Just a quick note: the double_first_half presented here always "returns" the result in an mpl::vector. If you're willing to only work with extensible sequences (or do some specializations for such), you can use: typedef typename mpl::transform< first_half, mpl::times<_, two>, mpl::back_inserter<typename mpl::clear<Seq>::type> >::type doubled_half; By calling clear on the Seq, you return the same type as the argument. The question specifies a Random Access Sequence, which problably means mpl::vector , but calling clear is little more general when dealing with extensible sequences. Initially, I had written a different solution that did use mpl::clear (notice the funny #include for clear.hpp) but this feature somehow got lost. Thanks for the remark! - ArielMy main answer looks very similar to the above, but I also came up with a more succint, yet less efficient way to do it. Presented here only for curiousity and as a technique that might be useful in other situations. Basically you use the two argument form of mpl::transform, along with range_c to create an enumeration of the elements in the sequence. The requirements on Seq are relaxed as well,as I believe this should work with any Forward Sequence. In code: template <typename Seq> struct double_first_half: mpl::transform< Seq, mpl::range_c<int, 0, mpl::size<Seq>::value>, mpl::if_< mpl::less<_2, mpl::int_<mpl::size<Seq>::value / 2> >, mpl::times<_1, mpl::int_<2> >, _1 > > { }; |

// (by Ariel Badichi) #include <boost/static_assert.hpp> #include <boost/mpl/int.hpp> #include <boost/mpl/vector_c.hpp> #include <boost/mpl/equal.hpp> #include <boost/mpl/divides.hpp> #include <boost/mpl/size.hpp> #include <boost/mpl/begin.hpp> #include <boost/mpl/end.hpp> #include <boost/mpl/advance.hpp> #include <boost/mpl/iterator_range.hpp> #include <boost/mpl/clear.hpp> #include <boost/mpl/transform.hpp> #include <boost/mpl/times.hpp> #include <boost/mpl/back_inserter.hpp> #include <boost/mpl/vector.hpp> #include <boost/mpl/insert_range.hpp> #include <boost/mpl/placeholders.hpp>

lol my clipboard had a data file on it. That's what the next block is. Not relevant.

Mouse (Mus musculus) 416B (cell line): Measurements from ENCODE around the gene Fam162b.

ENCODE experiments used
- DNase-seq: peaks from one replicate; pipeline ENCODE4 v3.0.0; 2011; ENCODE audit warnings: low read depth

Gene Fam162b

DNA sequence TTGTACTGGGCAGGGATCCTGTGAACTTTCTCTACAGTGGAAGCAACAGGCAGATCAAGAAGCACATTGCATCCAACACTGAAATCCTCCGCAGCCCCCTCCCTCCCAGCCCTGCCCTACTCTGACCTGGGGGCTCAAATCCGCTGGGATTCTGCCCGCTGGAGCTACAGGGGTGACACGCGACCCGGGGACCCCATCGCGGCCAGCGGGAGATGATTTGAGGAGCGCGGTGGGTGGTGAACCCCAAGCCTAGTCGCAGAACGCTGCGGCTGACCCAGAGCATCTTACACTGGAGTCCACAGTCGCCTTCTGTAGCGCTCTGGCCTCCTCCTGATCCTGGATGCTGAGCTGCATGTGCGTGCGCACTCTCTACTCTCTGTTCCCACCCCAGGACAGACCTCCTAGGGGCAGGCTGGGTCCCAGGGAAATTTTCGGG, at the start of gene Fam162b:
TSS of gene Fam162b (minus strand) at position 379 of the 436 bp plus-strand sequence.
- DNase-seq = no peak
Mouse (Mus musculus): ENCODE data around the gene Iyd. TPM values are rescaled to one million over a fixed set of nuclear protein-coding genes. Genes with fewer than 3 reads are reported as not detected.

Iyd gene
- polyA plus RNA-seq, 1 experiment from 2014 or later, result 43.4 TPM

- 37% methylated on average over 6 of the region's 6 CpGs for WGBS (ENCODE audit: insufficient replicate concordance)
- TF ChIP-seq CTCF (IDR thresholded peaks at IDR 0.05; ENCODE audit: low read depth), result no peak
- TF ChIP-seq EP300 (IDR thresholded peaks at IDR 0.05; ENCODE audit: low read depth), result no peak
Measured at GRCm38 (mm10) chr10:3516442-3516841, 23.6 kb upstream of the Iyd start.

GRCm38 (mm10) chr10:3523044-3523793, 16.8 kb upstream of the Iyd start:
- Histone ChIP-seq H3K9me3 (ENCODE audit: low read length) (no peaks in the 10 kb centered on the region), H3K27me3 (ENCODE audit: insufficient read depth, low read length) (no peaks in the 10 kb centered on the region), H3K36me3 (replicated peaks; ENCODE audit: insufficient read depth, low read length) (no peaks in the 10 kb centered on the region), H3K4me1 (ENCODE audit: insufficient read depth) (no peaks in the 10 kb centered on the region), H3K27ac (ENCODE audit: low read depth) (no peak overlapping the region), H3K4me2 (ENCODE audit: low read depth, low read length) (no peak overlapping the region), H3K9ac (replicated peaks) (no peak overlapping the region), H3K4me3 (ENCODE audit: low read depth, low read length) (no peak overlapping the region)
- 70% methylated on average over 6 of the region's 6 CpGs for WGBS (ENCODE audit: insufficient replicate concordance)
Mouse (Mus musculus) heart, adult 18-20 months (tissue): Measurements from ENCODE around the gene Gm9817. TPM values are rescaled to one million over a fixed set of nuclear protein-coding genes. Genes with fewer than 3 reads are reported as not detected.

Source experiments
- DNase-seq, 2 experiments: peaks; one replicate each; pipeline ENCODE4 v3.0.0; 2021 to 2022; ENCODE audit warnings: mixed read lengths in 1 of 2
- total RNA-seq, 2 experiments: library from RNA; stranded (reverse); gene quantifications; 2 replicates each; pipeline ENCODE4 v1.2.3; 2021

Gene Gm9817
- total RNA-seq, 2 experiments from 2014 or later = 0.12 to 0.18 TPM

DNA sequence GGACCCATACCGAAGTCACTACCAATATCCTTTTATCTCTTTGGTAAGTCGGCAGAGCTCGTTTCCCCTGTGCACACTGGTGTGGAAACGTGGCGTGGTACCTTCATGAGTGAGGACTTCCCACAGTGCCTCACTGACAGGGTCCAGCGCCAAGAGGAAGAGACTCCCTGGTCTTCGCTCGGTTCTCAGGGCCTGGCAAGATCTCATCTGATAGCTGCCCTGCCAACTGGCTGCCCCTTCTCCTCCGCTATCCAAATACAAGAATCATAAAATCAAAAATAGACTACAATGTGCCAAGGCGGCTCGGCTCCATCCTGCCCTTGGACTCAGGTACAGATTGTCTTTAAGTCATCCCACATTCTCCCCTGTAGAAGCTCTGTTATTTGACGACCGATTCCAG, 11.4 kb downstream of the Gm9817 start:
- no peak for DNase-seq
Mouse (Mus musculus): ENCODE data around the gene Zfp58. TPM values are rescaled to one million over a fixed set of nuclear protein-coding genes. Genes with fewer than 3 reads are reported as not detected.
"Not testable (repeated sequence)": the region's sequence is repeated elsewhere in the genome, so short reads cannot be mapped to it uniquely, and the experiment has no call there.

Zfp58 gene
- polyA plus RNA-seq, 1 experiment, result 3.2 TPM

namespace mpl = boost::mpl; using namespace mpl::placeholders;

template<typename Seq> struct double_first_half { typedef mpl::int_<2> two; typedef typename mpl::divides<mpl::size<Seq>, two>::type half_size; typedef typename mpl::begin<Seq>::type first; typedef typename mpl::advance<first, half_size>::type mid; typedef typename mpl::end<Seq>::type last; typedef typename mpl::iterator_range<first, mid> first_half; typedef typename mpl::iterator_range<mid, last> second_half; typedef typename mpl::transform< first_half, mpl::times<_, two>, mpl::back_inserter<mpl::vector<> > >::type doubled_half; typedef typename mpl::insert_range< doubled_half, typename mpl::end<doubled_half>::type, second_half >::type type; };

int main() { typedef mpl::vector_c<int, 1, 2, 3, 4> input; typedef mpl::vector_c<int, 2, 4, 3, 4> expected; typedef double_first_half<input>::type actual;

BOOST_STATIC_ASSERT((mpl::equal<expected, actual>::type::value));

return 0; }

Just a quick note: the double_first_half presented here always "returns" the result in an mpl::vector. If you're willing to only work with extensible sequences (or do some specializations for such), you can use:

typedef typename mpl::transform< first_half, mpl::times<_, two>, mpl::back_inserter<typename mpl::clear<Seq>::type> >::type doubled_half;

By calling clear on the Seq, you return the same type as the argument. The question specifies a Random Access Sequence, which problably means mpl::vector , but calling clear is little more general when dealing with extensible sequences.

*Initially, I had written a different solution that did use mpl::clear (notice the funny #include for clear.hpp) but this feature somehow got lost. Thanks for the remark!* - Ariel

My main answer looks very similar to the above, but I also came up with a more succint, yet less efficient way to do it. Presented here only for curiousity and as a technique that might be useful in other situations. Basically you use the two argument form of mpl::transform, along with range_c to create an enumeration of the elements in the sequence. The requirements on Seq are relaxed as well,as I believe this should work with any Forward Sequence. In code:

template <typename Seq> struct double_first_half: mpl::transform< Seq, mpl::range_c<int, 0, mpl::size<Seq>::value>, mpl::if_< mpl::less<_2, mpl::int_<mpl::size<Seq>::value / 2> >, mpl::times<_1, mpl::int_<2> >, _1 > > { };

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